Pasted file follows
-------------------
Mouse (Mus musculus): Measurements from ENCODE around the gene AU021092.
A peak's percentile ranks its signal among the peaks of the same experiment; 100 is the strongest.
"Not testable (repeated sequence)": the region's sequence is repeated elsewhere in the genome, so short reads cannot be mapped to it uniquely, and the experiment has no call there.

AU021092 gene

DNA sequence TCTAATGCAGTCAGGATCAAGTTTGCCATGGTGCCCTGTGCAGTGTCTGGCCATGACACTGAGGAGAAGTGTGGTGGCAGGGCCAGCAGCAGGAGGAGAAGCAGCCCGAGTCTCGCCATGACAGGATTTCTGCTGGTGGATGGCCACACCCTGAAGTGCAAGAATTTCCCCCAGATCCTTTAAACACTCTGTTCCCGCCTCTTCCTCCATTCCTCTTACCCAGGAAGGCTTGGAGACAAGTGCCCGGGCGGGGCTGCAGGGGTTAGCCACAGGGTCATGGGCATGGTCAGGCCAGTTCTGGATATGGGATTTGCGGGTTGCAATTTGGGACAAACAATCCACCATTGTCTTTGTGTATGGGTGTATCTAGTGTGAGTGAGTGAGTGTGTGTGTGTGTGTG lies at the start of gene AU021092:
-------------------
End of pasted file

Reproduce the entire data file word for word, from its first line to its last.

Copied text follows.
Mouse (Mus musculus): Measurements from ENCODE around the gene AU021092.
A peak's percentile ranks its signal among the peaks of the same experiment; 100 is the strongest.
"Not testable (repeated sequence)": the region's sequence is repeated elsewhere in the genome, so short reads cannot be mapped to it uniquely, and the experiment has no call there.

AU021092 gene

DNA sequence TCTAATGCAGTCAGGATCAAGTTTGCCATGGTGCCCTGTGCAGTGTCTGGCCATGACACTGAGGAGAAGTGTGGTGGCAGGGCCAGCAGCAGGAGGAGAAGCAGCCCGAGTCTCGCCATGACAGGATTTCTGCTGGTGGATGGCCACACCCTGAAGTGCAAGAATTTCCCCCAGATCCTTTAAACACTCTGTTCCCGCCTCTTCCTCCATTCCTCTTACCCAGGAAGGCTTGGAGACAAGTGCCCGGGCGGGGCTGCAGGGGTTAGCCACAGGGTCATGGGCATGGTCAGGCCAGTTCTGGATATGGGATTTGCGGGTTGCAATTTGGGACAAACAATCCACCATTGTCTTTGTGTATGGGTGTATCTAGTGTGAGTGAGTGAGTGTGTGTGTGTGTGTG lies at the start of gene AU021092: